Machine Learning for Geological Modeling


Machine Learning for Geological Modeling

There is an explosion of machine learning applications to aid with the interpretation of geological data sets and the construction of geological models, including novel methods for well log interpretation (Naeini et al., 2019), seismic interpretation (Di et al., 2019) and fluid flow forecasting (Nwachukwu et al., 2018). There are many good reasons to apply machine learning, as geological modeling includes vast data sets that often cannot be visualized and interrogated practically. Furthermore these are complicated systems that may preclude fully deterministic geoscience and engineering solutions. Machine assisted geological interpretation is not new, we can note with pride that geological characterization and modeling has been working with challenging big data settings long before the tech industry discovered big data (Lomask et al., 2006). While these data-driven machines are multiplying it is important to remain grounded, so here are some critical perspectives to help us be informed consumers of these technologies.


Figure 1. example of k-nearest neighbour to predict pre-drill production rate from porosity and brittleness.

The subsurface is unique relative to other applications of machine learning. We deal with sparse data from highly heterogeneous spatial systems resulting in a high degree of uncertainty combined with a thick layer of essential interpretation and physics to fill in missing information and ensure consistency between data sources. In addition, subsurface development decisions are extremely expensive. Offshore wells may cost over \(100 million dollars to drill and development well packages may reach \)1 billion dollars. This is not the Spotify recommender engine assuming I like Nickleback because I like a lot of other Canadian music, we must get every decision right!

There is an interpretability and model complexity trade-off. In general, more complicated models are more difficult to interrogate. Consider linear regression with a single slope term for each predictor feature and an intercept. It is easy to interpret the significance of each predictor feature and their relative impact on the prediction of the response feature. Now replace this model with an artificial neural network with a combinatorial of weights and bias terms for all the connected nodes. Not only must we get the right answer, but in the presence of complicated, nonstationary subsurface systems and a very expense decision, we must be able to interpret and communicate how we got to the answer. Otherwise we are likely to be mislead by our machines (Ribeiro et al., 2016).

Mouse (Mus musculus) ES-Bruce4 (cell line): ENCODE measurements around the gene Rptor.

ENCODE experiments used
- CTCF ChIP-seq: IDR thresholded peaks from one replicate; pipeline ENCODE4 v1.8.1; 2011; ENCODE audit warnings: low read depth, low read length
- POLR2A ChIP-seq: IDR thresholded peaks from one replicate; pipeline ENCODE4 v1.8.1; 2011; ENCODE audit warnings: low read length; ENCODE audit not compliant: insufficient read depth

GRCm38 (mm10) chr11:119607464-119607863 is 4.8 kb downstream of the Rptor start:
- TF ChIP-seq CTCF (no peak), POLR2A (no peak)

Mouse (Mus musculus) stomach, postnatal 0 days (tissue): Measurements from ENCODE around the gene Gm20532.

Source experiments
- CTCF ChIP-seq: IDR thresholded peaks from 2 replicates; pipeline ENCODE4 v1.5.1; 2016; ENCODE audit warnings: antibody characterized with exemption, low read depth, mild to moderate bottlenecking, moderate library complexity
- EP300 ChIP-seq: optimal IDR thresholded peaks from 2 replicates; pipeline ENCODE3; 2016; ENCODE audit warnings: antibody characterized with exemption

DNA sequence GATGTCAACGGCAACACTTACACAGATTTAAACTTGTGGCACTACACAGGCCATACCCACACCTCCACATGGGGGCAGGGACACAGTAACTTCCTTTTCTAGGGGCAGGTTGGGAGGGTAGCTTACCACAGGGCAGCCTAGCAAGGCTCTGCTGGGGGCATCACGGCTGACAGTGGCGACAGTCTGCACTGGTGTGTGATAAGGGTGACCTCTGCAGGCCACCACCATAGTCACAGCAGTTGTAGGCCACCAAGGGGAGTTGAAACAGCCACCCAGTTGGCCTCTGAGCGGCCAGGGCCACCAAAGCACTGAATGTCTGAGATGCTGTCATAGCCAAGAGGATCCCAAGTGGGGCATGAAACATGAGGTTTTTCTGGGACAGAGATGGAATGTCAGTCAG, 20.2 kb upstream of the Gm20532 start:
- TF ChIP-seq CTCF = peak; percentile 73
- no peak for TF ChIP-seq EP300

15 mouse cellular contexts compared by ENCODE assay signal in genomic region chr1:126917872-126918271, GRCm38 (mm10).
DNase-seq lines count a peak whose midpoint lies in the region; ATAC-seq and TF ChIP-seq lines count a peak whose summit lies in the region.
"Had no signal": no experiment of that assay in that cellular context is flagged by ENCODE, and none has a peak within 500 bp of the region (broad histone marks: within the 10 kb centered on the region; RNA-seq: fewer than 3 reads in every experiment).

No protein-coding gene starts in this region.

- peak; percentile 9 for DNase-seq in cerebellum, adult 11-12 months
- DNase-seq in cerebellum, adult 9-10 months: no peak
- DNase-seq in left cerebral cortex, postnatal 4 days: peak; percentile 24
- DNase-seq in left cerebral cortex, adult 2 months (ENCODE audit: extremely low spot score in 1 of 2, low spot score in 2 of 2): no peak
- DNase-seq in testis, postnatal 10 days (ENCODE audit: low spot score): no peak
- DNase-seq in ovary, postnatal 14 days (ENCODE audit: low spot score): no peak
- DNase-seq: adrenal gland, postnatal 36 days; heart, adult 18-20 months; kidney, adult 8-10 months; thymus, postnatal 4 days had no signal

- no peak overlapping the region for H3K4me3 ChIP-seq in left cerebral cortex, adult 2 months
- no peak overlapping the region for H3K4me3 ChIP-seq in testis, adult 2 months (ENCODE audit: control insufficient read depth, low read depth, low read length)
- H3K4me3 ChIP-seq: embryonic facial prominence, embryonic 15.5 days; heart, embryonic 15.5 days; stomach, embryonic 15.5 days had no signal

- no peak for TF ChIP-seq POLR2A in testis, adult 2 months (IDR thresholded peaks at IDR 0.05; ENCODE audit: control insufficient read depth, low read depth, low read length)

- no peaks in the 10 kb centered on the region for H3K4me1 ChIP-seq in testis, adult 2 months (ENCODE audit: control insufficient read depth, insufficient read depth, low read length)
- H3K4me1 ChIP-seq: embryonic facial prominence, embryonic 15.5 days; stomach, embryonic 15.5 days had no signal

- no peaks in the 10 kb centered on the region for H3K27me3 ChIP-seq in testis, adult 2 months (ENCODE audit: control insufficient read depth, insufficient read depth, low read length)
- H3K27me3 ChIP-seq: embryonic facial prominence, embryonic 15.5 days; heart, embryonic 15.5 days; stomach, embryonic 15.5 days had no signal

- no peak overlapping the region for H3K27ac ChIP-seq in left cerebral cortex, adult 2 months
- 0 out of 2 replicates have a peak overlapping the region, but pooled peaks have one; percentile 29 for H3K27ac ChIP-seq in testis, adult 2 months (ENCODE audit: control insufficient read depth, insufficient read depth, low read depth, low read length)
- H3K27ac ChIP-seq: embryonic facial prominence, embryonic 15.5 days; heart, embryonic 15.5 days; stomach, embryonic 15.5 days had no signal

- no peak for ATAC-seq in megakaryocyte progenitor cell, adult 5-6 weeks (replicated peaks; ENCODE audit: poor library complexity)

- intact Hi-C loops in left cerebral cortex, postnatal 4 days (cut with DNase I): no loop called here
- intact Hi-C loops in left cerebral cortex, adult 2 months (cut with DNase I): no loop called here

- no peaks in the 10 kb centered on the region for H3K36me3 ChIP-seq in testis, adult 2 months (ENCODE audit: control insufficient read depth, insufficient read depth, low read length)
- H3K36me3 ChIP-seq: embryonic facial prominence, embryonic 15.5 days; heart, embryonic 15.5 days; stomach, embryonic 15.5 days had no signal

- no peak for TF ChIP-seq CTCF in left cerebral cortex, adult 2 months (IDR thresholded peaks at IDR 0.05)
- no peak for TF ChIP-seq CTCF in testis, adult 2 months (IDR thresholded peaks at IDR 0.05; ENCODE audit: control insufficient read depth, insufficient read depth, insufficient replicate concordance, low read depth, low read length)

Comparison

We must consider the fundamental theory for machine learning accuracy in testing. The additive error components include: (1) model variance, the sensitivity of the model due to limited training data, (2) model bias, the inability of a model to fit complexity in the training data, and (3) irreducible error, model limitations due to missing information including unsampled features or feature ranges. As model complexity increases model bias decreases, the model is better able to handle complexity, but the model variance increases as the model is more sensitive to the specific training data. This is known as the variance-bias trade-off (James and others, 2017), and as a result the most complicated machine may not be the most accurate model, a simpler model may outperform the more complicated model. Don’t jump to high complexity methods!

Machine learning is a statistical model and we must retain good geostatistical practice (Pyrcz and Deutsch, 2014). Data preparation remains as 80% - 90% of the project effort and good data curation remains one of the most important gaps. Also, bias in results equals bias out, we must ensure our training data is representative of the range applications for our model, mindful of ubiquitous sampling bias with subsurface data sets. We must also consider the number of parameters that we are estimating in our model vs. the amount of data that are available. Remember, nonparametric methods are typically ‘parameter-rich’ requiring a much larger training set and with a significant risk of model over fit, represented by a high degree of accuracy with training data, but low accuracy with withheld testing data.


Di, H., Zhao, T., Jayaram, V., Wu, X., Huang, L., AlRegib, G., Cao, J., Araya-Polo, M., Chopra, S., Al-Dossary, S., Li, F., Gloaguen, E., Lin, Y., Solberg, A. and Zeng, H., 2019, Introduction to special section: Machine learning in seismic data analysis, Interpretation 7.

James, G., Witten, D., Hastie, T., Tibshirani, R., 2017, An introduction to statistical learning with applications in R, Springer, p.426.

Lomask, J., A. Guitton, S. Fomel, J. Claerbout, and A. A. Valenciano, 2006, Flattening without picking, Geophysics, 71, 13–20

Naeini, E.Z., Green, S., Russell-Hughes, I. and Rauch-Davies, M., 2019, An integrated deep learning solution for petrophysics, pore pressure, and geomechanics property prediction, The Leading Edge, 38(1), p. 53-59.

Nwachukwu, A., Jeong, H., Sun, A., Pyrcz, M.J., Lake L.W., 2018, Fast evaluation of well placements in heterogeneous reservoir models using machine learning, Journal of Petroleum Science and Engineering, p. 463-475.

Pyrcz, M.J., and Deutsch, C.V., 20014, Geostatistical reservoir modeling, Oxford University Press, p. 429.

Ribeiro M.T., Singh, S. and Guestrin, C., 2016, Why Should I Trust You? Explaining the Predictions of Any Classier, doi: 10.1145/2939672.2939778